A fascinating book by a Rolling Stone mag journalist, Neil Straus aka "Style". The term "AMOG" - Amog is a pickup slang in seduction community, . Amog Stands for Alpha-Male Other Guy. It Means PUA(Pickup artist) uses Psychological, physical, verbal and social tactics to eliminate a potential rival--usually boyfriend or other guys accidentally in the group. The term Amog can also stands for "Alpha male of the group". In seduction community, it believes that if you prove you are a Alpha Man, then you have demonstrated high value, and build attraction for the female. The attraction to the female is a critical step in the process of seduction.
He was the first person I'd met since joining the seduction community who didn't let me down.
His name was Tom Cruise.
"This is going to be great, man," he greeted me when I met him at wheelie school. He smiled, complimented my adventurousness, and smashed a friendly elbow into my chest. It was the exact same AMOGing gesture that Tyler Durden had written about in London.
He wore black bike leathers with a matching helmet tucked under his left arm and two days of stubble on his chin. "I'm training to jump a trailer," he said. He pointed to a mobile home sitting just off the track. "It'll be bigger than that one. But it's not that hard."
He squinted at the vehicle for a moment, visualizing the feat. "Well, the jumping's not that hard. It's the landing that's difficult."
He cocked his right hand and slugged me in the shoulder.
Tom Cruise was the perfect specimen. He was the AMOG that Tyler Durden and Mystery and everyone else in the seduction community had been trying to emulate. He had a natural ability to remain dominant, physically and mentally, in any social situation without seeming to exert any effort.
And he was the living embodiment of all six of Mystery's five characteristics of an alpha male. Nearly everyone in the community had studied his films to learn body language and regularly used terminology from Top Gun in the field. There was so much I wanted to ask him. But first I needed to confirm something.
"So what made you pick me for this article?"
The dust lifted off the track and blew around us as we clutched our bike helmets under our arms.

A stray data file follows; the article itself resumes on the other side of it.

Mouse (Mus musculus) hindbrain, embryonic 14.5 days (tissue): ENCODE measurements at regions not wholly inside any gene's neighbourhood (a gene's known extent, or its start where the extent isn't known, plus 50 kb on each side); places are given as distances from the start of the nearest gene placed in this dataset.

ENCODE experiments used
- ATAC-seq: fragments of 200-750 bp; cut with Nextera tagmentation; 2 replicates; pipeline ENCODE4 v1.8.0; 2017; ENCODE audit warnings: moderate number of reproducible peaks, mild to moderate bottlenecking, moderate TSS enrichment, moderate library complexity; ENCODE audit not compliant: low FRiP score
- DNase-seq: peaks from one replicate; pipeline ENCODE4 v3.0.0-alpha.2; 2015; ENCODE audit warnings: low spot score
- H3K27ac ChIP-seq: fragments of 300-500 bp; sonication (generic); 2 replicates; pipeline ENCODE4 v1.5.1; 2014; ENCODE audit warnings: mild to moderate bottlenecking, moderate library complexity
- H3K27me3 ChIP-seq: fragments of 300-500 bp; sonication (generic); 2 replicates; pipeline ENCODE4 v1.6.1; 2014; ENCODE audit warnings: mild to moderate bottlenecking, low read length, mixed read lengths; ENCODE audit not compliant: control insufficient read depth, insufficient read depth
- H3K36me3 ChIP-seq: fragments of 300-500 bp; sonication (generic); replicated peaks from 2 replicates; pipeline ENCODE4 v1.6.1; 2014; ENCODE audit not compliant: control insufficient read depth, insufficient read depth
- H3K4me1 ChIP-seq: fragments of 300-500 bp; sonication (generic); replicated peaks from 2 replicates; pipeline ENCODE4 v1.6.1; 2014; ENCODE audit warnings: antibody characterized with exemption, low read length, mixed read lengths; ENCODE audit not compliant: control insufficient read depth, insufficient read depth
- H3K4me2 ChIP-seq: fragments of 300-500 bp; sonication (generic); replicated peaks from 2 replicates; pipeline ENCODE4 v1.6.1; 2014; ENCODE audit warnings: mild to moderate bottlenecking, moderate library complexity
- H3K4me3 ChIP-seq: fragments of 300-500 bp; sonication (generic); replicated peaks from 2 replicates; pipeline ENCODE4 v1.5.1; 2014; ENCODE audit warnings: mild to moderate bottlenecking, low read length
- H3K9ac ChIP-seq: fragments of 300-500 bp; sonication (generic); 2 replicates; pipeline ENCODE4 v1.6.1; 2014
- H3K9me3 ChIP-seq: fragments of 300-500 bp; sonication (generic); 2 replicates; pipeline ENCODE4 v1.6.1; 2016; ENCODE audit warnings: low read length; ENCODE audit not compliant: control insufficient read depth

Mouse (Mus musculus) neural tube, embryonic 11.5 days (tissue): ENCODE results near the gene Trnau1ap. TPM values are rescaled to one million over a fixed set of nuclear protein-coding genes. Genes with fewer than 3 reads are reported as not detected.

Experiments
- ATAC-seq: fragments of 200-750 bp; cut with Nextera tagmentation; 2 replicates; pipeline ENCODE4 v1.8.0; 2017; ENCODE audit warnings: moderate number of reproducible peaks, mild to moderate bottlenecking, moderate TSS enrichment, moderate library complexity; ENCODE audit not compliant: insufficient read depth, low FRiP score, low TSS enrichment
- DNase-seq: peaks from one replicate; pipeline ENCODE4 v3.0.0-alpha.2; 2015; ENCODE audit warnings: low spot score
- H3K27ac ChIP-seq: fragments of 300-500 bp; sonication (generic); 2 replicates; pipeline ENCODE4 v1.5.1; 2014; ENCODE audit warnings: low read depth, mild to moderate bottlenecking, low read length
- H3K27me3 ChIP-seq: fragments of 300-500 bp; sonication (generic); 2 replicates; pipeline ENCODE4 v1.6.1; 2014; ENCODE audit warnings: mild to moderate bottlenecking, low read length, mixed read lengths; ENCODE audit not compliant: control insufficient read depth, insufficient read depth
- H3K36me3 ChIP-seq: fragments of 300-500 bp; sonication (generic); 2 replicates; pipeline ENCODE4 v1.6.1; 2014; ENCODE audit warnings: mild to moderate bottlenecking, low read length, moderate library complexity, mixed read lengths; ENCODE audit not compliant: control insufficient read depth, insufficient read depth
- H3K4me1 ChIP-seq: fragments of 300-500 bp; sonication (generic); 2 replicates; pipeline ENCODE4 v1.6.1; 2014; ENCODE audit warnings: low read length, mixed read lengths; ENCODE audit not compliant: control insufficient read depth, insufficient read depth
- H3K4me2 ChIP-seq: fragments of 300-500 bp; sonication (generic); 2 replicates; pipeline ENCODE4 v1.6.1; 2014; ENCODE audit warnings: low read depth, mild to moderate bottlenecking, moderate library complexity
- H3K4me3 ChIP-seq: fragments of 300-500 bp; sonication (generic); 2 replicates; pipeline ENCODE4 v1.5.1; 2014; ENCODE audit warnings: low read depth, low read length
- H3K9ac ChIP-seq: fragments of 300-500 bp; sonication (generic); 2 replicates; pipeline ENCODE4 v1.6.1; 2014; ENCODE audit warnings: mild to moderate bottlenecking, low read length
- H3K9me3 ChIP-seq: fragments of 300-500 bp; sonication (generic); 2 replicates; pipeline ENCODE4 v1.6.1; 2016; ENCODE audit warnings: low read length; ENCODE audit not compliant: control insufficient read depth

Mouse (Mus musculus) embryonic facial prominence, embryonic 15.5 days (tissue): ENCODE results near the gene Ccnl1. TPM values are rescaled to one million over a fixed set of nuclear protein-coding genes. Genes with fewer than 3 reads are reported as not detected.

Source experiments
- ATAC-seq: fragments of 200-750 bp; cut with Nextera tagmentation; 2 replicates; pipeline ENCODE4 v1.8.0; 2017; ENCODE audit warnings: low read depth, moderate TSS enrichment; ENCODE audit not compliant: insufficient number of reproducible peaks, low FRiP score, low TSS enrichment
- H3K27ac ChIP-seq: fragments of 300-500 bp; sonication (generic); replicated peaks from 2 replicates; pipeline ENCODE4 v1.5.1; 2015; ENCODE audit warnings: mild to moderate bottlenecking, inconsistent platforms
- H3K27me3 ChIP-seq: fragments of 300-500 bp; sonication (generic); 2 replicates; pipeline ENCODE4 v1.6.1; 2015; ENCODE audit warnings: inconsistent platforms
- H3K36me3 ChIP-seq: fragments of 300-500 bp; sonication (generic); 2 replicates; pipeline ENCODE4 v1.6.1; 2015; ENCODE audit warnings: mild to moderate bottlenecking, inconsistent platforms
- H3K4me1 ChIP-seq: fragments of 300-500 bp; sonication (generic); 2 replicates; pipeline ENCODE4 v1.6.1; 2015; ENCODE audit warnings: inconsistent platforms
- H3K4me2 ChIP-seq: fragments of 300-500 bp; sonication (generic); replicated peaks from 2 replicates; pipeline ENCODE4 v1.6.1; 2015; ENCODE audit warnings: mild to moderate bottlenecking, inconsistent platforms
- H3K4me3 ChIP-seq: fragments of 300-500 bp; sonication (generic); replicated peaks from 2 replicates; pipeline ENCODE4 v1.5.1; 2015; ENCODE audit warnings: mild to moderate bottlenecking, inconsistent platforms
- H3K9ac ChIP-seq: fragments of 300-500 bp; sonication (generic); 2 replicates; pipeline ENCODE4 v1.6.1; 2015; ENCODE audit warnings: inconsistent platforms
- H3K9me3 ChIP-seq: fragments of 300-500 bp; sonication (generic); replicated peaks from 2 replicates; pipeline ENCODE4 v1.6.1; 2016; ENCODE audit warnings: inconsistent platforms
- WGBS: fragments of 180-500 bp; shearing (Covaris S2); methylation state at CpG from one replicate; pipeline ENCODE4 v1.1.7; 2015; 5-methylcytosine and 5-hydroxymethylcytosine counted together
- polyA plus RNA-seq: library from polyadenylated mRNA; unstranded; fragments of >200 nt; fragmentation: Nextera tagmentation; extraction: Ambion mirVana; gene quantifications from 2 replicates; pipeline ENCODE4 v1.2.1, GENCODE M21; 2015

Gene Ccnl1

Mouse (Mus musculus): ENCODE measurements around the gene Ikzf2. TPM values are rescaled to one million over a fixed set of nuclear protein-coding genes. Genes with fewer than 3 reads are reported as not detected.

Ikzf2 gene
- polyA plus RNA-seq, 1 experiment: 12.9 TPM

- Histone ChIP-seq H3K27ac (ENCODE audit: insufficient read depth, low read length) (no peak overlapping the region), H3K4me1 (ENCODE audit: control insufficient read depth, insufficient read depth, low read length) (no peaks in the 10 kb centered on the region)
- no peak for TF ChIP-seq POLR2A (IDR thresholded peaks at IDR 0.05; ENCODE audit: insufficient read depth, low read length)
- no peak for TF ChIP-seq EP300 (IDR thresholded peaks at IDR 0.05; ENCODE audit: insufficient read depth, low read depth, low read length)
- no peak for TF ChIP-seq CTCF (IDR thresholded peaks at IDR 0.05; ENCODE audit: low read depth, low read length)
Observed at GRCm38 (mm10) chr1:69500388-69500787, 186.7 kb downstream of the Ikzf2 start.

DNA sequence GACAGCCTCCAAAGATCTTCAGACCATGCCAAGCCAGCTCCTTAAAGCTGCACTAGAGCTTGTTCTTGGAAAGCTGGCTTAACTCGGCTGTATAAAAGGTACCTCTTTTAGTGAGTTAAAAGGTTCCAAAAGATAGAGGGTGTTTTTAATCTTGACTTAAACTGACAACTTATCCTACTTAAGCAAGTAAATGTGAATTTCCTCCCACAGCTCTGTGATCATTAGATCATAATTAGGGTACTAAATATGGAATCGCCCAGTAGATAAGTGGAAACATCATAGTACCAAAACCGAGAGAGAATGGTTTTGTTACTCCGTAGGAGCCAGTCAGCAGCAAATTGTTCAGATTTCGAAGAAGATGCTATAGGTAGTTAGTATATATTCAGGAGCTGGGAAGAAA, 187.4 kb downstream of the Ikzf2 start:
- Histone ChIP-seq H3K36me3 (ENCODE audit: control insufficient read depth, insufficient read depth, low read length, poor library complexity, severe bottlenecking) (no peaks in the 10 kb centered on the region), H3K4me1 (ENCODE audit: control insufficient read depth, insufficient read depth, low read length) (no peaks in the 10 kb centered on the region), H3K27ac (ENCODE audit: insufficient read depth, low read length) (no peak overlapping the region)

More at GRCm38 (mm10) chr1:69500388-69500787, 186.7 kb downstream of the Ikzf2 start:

"I dug your New York Times piece," he replied. "You were writing about the dating guys."
So it was true.
See, I wanted to tell him. Seduction is seductive. But I couldn't, because as he remembered that moment, Cruise let out a laugh. And Cruise doesn't laugh like ordinary people do. His laugh takes over a room. It comes on just fine, a regular laugh by any standards. You will be laughing too. But then, when the humor subsides, you will stop laughing. At this point, however, Cruise's laugh will just be crescendoing. And he will be making eye contact with you. Ha ha HA HA heh heh. And you will try to laugh again, to join him, because you know you're supposed to. But it doesn't come out right, because it's not natural. He will squeeze out a couple words sometimes between chuckles—"It's not real," in this case. And then he will stop, as suddenly as he started, and you will be relieved.
We spent the next week together visiting various Scientology buildings. It's no secret that Tom Cruise is a member of the Church of Scientology—a religion, self-help group, charity, cult, and philosophy started by the science fiction writer L. Ron Hubbard in the 1950s. But Cruise had never taken a journalist into that world before.
The more I learned about L. Ron Hubbard, the more I realized that he was the exact same personality type as Mystery and Ross Jeffries and Tyler Durden. They were wickedly smart megalomaniacs who knew how to synthesize great bodies of knowledge and experience into personality-driven brands, which they sold to people who didn't feel like they were getting what they needed out of life. They were obsessive students of the principles that guide human behavior. But the ethics of and motivation for their use of those principles made them controversial figures.
On our last day together, Cruise took me on a tour of the Scientology Celebrity Center in Hollywood, where I saw a classroom full of students being trained to use e-meters, devices that measure skin conductance. When curious civilians come into the church, they are hooked up to e-meters and asked various questions. Afterward, the interviewer goes over the results with them and tells them why they need to join the Church of Scientology to fix their problems.
Students were paired up in the classroom, role-playing the various scenarios that can occur during an interview. They had large books spread out in front of them. Everything the interviewer (or auditor, in Scientology terms) utters—every response to every contingency—was contained in those books. Nothing was left to chance. No possible convert was going to slip through their hands.